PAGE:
Sure, the Kinect can recognise gestures your full body makes. But wouldn’t it be nice to get the finer details of hands and fingers reflected accurately on-screen? And better yet, wouldn’t it be grand not to have to stand in the tiny square of living room that the Kinect can pick you up in?
Microsoft’s research division in the UK certainly thinks so, and has developed the Digits wrist-mounted controller in response. It’s wearable hardware: a wrist strap recognises and tracks the movements of a user’s hand, and can reflect them on-screen. Edge reports that the prototype “currently responds to a number of gestures, including twisting imaginary dials with pinched fingers, tapping on a virtual number pad, zooming in on an image by clenching your fist and making a gun shape with your hand and firing by pressing down your thumb.”
The gadget won’t be replacing a gamepad anytime soon, but the Daniel Kim, the project leader at Microsoft, says that in the future, “We want users to be able to interact spontaneously with their electronic devices using simple gestures and not even have to reach for their devices.” As the video above shows, users wearing the device can interact (somewhat comically) with devices that are safely stowed away in a bag or pocket.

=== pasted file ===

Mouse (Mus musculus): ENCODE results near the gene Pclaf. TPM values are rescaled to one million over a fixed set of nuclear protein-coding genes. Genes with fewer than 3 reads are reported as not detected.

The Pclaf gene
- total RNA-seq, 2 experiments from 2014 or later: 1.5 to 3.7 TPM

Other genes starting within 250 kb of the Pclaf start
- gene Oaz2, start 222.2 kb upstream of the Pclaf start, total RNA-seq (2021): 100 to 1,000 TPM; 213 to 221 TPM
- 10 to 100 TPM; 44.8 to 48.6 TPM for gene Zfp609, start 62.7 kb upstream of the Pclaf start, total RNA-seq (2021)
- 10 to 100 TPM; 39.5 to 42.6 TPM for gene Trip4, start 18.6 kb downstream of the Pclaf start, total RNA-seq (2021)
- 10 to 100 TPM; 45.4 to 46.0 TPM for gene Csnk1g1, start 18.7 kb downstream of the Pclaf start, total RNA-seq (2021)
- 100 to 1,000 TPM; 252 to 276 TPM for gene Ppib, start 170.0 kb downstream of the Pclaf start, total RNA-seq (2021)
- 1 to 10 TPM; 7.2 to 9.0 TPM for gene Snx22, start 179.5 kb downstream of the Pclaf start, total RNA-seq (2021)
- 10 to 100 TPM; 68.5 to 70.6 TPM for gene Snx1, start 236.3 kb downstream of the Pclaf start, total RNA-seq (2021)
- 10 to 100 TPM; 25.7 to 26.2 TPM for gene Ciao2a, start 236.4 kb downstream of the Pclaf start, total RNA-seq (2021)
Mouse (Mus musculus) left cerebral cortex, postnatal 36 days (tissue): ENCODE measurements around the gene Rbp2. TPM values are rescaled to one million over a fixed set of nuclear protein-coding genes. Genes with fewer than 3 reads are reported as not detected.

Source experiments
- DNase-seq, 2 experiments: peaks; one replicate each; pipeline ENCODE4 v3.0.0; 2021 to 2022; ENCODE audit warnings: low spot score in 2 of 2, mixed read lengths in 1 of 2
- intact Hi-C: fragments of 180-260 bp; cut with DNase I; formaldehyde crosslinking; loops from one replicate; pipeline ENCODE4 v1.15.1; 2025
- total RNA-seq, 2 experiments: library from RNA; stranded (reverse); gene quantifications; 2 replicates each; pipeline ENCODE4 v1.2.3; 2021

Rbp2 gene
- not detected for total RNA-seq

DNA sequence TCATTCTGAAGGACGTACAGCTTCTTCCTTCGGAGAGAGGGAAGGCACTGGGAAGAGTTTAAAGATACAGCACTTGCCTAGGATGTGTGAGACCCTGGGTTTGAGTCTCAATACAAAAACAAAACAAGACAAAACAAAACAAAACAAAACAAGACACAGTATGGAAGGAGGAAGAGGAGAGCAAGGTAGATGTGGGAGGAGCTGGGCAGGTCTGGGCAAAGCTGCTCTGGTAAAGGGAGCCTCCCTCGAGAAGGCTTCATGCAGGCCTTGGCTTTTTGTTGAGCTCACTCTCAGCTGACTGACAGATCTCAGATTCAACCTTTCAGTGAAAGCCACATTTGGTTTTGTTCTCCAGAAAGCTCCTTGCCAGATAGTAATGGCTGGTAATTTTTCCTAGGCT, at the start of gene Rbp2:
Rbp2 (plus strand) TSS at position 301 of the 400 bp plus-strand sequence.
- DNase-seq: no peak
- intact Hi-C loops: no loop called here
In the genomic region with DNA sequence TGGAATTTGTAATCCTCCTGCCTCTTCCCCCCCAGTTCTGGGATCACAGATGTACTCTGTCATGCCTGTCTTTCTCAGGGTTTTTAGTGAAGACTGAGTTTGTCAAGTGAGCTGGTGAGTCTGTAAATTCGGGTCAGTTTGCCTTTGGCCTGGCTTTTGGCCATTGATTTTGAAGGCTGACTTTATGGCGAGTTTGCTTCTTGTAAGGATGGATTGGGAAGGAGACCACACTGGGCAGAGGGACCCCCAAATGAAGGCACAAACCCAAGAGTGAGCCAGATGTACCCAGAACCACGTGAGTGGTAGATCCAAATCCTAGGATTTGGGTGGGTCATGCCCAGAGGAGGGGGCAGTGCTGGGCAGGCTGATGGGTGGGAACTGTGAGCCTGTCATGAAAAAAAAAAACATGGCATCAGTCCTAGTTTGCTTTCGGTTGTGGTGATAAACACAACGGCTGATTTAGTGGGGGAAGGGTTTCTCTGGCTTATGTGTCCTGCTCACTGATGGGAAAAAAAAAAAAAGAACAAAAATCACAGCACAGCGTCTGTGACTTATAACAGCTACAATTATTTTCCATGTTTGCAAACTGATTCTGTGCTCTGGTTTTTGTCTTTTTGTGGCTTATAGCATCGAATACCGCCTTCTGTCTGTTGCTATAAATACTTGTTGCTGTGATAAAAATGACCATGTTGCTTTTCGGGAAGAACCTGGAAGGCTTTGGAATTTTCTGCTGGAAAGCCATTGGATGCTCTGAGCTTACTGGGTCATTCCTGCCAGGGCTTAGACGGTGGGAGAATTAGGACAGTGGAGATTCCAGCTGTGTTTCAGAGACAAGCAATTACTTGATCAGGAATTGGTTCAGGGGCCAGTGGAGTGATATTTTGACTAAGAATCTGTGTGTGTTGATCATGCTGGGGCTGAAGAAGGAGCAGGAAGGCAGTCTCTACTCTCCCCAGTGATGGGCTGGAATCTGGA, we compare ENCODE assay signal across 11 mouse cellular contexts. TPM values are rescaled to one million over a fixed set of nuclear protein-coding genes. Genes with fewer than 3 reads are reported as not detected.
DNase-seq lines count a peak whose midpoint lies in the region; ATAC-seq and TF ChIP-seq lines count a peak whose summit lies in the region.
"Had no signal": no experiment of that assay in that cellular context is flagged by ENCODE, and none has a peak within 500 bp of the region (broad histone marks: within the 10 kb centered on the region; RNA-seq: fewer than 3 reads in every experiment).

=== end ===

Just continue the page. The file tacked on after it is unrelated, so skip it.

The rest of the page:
It’s no trampoline, but on the other hand it has more potential and applications than a trampoline, too. And it gets us one weird step closer to computing by magic gesture, as in the sci-fi worlds of Heavy Rain or Minority Report.